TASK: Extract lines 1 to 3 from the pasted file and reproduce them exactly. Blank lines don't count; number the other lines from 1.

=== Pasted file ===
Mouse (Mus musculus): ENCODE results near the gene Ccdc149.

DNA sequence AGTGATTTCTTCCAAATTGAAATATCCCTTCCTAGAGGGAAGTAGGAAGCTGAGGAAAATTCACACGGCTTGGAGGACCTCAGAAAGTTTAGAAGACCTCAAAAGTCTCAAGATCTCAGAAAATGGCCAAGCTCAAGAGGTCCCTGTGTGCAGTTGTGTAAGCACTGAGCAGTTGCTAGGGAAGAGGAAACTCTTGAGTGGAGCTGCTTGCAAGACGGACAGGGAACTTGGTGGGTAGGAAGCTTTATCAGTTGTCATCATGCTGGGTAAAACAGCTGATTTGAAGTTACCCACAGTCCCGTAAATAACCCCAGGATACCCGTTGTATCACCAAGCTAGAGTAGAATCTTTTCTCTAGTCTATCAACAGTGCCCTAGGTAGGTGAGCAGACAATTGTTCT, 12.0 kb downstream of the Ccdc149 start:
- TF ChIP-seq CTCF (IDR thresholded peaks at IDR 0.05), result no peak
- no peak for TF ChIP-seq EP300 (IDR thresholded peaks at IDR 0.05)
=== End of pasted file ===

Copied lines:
Mouse (Mus musculus): ENCODE results near the gene Ccdc149.

DNA sequence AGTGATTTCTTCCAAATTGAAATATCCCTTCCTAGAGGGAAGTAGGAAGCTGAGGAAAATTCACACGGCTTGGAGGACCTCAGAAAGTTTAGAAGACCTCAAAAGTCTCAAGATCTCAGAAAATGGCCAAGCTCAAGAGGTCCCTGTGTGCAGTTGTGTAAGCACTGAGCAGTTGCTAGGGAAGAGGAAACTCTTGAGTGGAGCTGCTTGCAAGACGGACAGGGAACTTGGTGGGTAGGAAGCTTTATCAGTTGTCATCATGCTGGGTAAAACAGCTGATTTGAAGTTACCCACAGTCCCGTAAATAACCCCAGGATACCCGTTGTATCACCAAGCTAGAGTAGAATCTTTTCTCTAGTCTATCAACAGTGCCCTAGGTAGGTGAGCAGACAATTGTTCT, 12.0 kb downstream of the Ccdc149 start:
- TF ChIP-seq CTCF (IDR thresholded peaks at IDR 0.05), result no peak